You’ve got pen to paper and you’re ready to go – there’s just one problem – where on earth do you start and what are the best steps to writing a novel?

Begin at the middle

Don’t stress about being even remotely linear when it comes to writing your novel. Start at the middle, the end, the penultimate chapter – it’s up to you – wind your way back to the beginning. If you have an idea for an extract but you know it’s not going to take place until mid-way through your book, start with it. Once it’s written, you’ll be surprised how quickly you work out how and where in your story it ought to be placed, and how you’re led to write other elements that link with it.

Start with your character

If you have a character in mind but you don’t have a story for the character, start by simply writing about the character. What does your character look like, how does your character think and what does he or she feel? What is he or she doing right now? Bring in another character, and have them meet; start a dialogue between them and envision how character will react. While the final scenario might not make the cut and wind up in your story, it’ll give you a good opportunity to try your character out – to play your character against another character and see how dialogue and action develops.

Write about yourself

If you really have no idea where to start – no plot, no character, and no idea – then just write about yourself, or about something that interests you. Write about anything – just write! Keeping a diary is a great means of practicing you writing, and finding inspiration; keeping a log of the things you encounter on a day-to-day basis or when you’re out and about on trips might prove handy when it comes to identifying a potential plot line. You might also be able to identify a potential character amidst your descriptions of the people you know or have encountered.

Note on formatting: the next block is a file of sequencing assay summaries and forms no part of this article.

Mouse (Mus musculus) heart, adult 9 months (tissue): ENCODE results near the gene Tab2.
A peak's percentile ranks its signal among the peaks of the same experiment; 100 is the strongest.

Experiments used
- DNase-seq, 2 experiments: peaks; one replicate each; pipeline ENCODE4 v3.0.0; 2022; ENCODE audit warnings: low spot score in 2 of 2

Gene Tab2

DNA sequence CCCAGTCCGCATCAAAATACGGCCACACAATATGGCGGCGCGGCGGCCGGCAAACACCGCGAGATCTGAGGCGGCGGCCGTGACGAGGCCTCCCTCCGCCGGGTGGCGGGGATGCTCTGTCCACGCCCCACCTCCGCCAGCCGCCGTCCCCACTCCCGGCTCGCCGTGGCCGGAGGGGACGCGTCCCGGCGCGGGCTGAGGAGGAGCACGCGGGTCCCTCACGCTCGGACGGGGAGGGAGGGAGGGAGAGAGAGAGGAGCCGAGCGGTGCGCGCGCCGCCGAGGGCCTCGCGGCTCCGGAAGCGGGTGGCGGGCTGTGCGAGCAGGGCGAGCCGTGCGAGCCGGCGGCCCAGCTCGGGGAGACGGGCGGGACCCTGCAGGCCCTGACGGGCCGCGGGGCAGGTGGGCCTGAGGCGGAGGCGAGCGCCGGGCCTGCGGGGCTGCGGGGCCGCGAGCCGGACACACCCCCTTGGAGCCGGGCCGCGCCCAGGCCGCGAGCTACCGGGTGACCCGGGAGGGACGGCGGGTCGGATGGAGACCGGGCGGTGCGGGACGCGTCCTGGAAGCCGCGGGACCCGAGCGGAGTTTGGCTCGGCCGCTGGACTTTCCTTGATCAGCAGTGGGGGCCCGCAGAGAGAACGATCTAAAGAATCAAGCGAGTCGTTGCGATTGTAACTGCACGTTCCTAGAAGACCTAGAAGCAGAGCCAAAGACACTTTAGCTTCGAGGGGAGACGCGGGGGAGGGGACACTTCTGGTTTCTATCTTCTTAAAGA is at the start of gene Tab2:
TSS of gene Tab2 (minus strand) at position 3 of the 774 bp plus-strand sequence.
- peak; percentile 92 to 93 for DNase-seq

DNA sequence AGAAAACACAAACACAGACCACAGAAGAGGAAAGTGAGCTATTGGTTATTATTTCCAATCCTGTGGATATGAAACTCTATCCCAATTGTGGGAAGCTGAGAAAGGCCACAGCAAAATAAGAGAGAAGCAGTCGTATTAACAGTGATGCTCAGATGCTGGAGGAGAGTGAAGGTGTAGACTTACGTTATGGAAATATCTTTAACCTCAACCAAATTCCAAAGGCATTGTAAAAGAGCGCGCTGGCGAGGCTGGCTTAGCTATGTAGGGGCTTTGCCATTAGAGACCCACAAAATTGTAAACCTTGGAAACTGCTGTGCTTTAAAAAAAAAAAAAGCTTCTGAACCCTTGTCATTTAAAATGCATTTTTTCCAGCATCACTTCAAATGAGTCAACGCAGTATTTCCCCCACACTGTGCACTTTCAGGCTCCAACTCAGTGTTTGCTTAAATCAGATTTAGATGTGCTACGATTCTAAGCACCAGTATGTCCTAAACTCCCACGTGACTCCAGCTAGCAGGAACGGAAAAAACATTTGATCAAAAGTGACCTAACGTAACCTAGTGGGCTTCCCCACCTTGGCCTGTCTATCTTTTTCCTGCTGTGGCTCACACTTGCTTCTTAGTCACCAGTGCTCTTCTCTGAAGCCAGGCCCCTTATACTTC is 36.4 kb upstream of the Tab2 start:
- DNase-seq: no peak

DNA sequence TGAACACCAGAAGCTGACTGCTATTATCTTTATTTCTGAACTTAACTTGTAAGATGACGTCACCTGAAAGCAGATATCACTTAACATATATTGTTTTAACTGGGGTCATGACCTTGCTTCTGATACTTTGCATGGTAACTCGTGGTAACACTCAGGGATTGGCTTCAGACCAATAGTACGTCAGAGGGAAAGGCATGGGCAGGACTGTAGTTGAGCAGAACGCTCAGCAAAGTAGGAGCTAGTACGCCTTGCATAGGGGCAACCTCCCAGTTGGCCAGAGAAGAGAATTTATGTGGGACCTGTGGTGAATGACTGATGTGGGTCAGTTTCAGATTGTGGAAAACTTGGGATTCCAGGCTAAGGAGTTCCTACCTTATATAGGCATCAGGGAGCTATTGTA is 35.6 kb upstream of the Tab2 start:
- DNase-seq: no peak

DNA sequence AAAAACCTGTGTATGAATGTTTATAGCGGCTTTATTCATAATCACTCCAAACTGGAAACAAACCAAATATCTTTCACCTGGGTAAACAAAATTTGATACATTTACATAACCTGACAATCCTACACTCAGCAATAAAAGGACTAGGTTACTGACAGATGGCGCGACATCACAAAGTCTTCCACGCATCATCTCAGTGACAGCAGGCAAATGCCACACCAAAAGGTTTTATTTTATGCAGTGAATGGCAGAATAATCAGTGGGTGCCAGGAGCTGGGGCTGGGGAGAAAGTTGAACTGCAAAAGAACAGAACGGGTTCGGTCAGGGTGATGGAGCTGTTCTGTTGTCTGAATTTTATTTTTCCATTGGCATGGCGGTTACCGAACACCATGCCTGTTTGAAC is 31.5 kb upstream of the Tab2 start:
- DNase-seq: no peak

Stop putting it off

One of the main problems that plagues writers is procrastination – putting off writing, or feeling so glum about not knowing where to start that you unconsciously start to think about other tasks that you need to do instead. Instruct yourself to spend a specific amount of time at your writing desk, even if you don’t actually manage to write. Getting into the routine of spending time at your writing desk will encourage you to write.

Enforce deadlines

Give yourself a self-enforced deadline that you have to work towards; for example, have a chapter written in half an hour, or a character profile completed by bed-time. Knowing that you have to keep to a deadline will encourage you to write naturally without investing too much thought. Thinking too deeply about writing can reduce your ability to write by preventing you from focussing on one thing; having a deadline forces you to just write whatever comes to you first.